Is the striker a dying breed?
Published: 25.08.12 / Written by: David Gold
Robin van Persieís move to Manchester United is an exception that proves the rule about one of the features of this summerís transfer market.
That is the lack of forwards moving clubs. In fact, along with Zlatan Ibrahimovicís transfer to Paris St Germain, Olivier Giroudís move to Arsenal and Fernando Llorenteís likely switch to Juventus, these are the only major forwards moving clubs this summer.
United are struggling to offload Dimitar Berbatov. Arsenal would rather get rid of Marouane Chamakh and Nicklas Bendtner. Manchester City are desperate to see the back of Roque Santa Cruz, possibly Carlos Tevez and Edin Dzeko too, for various reasons. They only got rid of Emmanuel Adebayor after agreeing to pay the difference in his wages at City and Spurs. Liverpool want rid of Andy Carroll.
Tottenham are looking for a forward, Chelsea are as well, whilst Arsenal may now be back in the market for a forward.
So what explains the difficulty of shifting strikers? Probably because they are a dying breed. The striker is less useful than he once was. Gone, seemingly, are the days of a Ruud van Nistelrooy, Michael Owen or Fillipo Inzaghi, whose sole purpose was to score goals. Now, you need an Ibrahimovic, a van Persie or Giroud, players who are able to head, pass, create and score. The modern centre forward needs to be able to do everything. And be more like a midfielder.
Of course Spain typify this trend better than most, with their strikerless formation at the European Championships they recently won. Paris St Germain found a system last year which did not involve a forward but worked well.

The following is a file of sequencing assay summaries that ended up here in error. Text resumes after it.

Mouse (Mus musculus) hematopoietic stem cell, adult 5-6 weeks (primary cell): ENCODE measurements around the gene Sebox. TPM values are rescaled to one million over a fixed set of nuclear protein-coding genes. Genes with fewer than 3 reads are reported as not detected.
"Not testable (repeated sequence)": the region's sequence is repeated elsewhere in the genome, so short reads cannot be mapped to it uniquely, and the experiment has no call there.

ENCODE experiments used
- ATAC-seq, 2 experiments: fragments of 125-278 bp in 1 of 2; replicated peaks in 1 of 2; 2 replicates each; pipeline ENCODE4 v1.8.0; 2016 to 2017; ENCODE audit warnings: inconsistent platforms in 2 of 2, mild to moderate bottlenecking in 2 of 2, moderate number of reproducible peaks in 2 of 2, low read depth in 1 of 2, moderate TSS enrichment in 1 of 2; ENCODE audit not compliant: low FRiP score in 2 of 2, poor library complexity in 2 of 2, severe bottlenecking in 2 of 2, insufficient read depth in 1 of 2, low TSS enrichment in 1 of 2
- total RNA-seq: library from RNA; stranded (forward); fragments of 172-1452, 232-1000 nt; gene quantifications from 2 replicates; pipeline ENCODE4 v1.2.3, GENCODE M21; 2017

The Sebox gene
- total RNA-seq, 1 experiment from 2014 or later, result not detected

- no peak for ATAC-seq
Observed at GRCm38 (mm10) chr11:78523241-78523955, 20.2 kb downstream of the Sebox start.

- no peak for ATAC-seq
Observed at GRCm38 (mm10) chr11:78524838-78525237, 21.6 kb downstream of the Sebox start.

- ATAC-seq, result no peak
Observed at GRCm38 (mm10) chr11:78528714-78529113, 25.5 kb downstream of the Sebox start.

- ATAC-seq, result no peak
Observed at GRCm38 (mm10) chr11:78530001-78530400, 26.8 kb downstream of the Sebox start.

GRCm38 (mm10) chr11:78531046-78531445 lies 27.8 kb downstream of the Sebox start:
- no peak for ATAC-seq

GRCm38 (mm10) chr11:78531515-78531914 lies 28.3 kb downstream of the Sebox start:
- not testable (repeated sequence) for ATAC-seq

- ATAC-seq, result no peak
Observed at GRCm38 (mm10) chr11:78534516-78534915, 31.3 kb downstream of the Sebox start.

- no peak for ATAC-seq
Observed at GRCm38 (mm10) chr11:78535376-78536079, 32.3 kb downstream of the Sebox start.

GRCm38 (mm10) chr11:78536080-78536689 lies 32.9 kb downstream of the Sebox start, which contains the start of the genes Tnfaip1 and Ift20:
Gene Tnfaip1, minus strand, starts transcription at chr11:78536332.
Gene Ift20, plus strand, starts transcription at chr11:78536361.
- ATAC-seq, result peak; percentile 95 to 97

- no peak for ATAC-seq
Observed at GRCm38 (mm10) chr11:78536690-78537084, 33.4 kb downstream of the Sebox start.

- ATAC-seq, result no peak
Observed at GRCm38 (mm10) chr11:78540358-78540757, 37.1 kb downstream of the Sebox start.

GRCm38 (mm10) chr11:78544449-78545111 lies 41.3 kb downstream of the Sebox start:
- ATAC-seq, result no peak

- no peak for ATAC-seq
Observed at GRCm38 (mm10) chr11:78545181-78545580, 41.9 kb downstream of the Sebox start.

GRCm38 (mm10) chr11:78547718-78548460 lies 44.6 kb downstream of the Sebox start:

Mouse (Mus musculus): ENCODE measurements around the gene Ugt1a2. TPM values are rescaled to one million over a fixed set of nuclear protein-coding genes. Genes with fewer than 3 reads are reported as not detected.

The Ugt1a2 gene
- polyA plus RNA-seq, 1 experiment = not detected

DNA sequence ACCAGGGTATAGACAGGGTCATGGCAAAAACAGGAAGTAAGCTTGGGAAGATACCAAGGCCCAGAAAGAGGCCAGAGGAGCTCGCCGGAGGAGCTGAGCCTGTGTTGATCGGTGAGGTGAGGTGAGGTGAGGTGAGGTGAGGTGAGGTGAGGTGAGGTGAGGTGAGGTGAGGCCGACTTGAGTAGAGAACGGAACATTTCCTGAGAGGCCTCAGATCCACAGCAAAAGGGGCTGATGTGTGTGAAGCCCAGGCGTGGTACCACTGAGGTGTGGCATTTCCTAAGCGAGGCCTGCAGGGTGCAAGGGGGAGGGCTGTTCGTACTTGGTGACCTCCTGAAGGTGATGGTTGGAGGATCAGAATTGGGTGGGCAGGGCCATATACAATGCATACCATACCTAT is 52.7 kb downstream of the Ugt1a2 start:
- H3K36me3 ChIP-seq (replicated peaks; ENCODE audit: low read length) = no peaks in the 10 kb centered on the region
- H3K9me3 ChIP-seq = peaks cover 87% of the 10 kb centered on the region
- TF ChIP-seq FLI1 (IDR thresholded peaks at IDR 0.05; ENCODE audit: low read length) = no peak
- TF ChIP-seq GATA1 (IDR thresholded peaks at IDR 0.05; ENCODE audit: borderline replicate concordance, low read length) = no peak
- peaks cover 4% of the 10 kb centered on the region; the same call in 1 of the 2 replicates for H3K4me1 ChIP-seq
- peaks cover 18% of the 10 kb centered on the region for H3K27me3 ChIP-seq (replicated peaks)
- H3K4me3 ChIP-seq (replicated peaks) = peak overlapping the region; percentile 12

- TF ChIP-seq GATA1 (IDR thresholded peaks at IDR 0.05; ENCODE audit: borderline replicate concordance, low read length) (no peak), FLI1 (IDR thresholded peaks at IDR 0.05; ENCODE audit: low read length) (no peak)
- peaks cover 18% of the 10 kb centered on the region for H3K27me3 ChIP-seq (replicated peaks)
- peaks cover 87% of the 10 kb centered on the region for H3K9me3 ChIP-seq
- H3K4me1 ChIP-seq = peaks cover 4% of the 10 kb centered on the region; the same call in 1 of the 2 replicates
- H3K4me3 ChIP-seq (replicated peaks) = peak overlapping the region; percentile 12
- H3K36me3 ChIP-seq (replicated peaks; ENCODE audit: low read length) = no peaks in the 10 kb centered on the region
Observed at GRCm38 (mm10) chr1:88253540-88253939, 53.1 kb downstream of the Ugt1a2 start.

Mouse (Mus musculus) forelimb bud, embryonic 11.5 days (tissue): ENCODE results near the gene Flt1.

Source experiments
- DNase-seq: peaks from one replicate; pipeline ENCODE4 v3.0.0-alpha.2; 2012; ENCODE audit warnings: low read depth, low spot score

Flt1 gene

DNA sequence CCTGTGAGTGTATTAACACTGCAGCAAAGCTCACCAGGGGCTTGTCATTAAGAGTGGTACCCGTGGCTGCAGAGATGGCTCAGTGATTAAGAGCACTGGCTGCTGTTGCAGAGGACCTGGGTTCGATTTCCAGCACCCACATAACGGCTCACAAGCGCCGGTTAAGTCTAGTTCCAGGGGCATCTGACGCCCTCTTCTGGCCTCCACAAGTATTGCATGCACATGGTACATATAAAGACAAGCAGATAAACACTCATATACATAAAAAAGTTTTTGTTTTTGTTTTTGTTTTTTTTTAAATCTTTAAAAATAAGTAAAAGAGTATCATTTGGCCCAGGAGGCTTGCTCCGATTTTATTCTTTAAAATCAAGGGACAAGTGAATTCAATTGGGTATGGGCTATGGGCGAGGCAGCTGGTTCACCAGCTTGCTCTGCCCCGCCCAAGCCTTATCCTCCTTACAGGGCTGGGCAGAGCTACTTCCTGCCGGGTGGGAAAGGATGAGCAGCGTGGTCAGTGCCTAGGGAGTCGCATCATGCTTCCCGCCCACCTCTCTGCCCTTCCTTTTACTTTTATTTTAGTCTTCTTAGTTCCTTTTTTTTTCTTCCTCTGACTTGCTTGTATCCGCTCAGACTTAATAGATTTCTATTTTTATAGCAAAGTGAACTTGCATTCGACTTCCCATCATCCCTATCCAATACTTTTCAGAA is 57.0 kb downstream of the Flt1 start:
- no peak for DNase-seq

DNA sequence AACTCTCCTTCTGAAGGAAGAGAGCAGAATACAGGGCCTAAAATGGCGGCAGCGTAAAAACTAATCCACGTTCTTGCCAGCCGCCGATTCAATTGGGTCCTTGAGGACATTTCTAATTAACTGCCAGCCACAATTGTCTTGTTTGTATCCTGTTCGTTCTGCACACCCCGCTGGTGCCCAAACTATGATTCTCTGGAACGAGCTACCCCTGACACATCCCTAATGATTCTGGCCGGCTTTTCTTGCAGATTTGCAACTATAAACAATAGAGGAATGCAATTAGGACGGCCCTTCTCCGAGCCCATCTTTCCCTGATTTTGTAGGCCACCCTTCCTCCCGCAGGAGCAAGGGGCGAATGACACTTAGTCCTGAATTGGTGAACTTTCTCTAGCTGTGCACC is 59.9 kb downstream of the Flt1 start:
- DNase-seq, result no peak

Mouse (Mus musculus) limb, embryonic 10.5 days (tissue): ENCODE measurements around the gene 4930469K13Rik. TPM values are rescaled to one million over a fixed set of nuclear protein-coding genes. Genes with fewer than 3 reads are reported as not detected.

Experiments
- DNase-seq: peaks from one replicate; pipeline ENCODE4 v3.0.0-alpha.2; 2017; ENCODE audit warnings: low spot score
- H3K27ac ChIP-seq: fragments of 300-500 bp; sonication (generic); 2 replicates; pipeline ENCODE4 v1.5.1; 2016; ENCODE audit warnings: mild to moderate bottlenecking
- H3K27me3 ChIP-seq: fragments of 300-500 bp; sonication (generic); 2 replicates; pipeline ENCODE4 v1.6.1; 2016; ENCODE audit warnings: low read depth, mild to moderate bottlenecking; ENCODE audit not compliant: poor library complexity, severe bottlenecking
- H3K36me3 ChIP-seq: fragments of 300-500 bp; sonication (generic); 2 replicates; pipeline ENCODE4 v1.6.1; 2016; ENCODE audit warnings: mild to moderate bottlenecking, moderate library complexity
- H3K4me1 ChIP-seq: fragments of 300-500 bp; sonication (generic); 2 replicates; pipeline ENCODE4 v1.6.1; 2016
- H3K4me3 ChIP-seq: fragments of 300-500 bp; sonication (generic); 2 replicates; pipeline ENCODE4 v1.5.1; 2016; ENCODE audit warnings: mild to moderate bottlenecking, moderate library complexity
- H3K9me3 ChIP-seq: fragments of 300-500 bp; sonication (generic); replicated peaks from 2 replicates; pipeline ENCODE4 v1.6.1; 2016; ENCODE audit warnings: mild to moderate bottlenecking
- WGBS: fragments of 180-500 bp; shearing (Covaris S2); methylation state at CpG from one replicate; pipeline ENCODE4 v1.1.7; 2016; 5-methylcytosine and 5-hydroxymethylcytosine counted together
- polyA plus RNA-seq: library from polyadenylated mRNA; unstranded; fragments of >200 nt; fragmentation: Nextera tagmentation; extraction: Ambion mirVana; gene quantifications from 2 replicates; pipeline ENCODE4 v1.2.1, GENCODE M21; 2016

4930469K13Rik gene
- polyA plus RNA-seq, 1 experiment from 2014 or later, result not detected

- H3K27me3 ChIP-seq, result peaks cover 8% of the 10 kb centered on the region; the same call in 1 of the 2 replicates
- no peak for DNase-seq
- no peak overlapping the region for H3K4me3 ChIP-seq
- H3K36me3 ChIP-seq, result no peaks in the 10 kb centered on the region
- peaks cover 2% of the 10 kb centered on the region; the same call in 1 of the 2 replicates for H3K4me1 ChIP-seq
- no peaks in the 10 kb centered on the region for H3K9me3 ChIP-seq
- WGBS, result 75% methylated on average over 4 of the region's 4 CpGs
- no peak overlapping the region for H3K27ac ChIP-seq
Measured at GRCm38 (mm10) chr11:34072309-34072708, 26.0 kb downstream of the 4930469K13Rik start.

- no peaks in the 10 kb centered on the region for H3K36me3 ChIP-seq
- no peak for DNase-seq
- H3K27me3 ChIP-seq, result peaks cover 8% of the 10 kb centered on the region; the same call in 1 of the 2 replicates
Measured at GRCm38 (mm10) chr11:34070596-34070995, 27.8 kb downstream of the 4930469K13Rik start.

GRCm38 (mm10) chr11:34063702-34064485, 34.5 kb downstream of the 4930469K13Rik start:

But the ramifications for the forward are clear. Football is increasingly collective, and becoming ever more battled out between smaller, technical players who can do everything. In such a system the room for specialists who can do only one thing is limited. The teams of the future will probably include a host of players with largely the same skillsets. Faster players will probably always play out wide, stronger players in the centre, but the balance and mix of skills each player must have will be more diverse.
That will necessitate the reduction of strikers and the declining influence they will have in the future of the game. So for the likes of a Nicklas Bentdner or Roque Santa Cruz, their inability to get playing time may well be the result of this trend and the tendency for clubs to want fewer and fewer strikers. Teams from Arsenal and Tottenham here, to AC Milan, Bayern Munich, Juventus, Barcelona and Real Madrid see a need for no more than two or three centre forwards. That is because of this trend and it does not look like ending anytime soon.
So it may be a while until the likes of Carroll, Chamakh or Berbatov find a new club.